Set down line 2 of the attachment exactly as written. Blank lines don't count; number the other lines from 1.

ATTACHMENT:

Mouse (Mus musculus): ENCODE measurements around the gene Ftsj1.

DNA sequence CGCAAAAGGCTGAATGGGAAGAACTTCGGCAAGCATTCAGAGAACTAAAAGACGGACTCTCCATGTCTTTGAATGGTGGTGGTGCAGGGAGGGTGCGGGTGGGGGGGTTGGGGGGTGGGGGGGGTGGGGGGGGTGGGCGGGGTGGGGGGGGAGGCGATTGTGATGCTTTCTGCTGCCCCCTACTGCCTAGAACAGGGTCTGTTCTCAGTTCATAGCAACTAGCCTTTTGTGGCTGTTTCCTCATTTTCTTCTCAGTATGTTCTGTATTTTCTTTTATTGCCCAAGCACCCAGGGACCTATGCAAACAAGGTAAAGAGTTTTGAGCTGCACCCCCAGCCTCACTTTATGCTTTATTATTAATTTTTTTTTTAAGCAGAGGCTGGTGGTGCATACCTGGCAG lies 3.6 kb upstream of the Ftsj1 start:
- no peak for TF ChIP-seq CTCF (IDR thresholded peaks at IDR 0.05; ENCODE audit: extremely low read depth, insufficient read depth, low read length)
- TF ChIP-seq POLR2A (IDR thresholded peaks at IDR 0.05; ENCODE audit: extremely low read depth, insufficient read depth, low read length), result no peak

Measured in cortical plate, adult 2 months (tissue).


DNA sequence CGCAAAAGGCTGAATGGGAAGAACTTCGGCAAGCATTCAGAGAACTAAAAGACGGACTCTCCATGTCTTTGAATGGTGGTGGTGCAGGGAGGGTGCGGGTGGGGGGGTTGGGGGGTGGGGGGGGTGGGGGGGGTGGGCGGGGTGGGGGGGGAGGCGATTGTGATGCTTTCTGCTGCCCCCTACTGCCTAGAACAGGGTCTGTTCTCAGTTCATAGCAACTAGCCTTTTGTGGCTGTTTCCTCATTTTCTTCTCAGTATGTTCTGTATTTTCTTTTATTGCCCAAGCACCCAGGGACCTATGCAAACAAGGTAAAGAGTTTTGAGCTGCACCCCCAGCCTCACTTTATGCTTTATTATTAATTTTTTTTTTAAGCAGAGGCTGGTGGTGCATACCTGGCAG lies 3.6 kb upstream of the Ftsj1 start: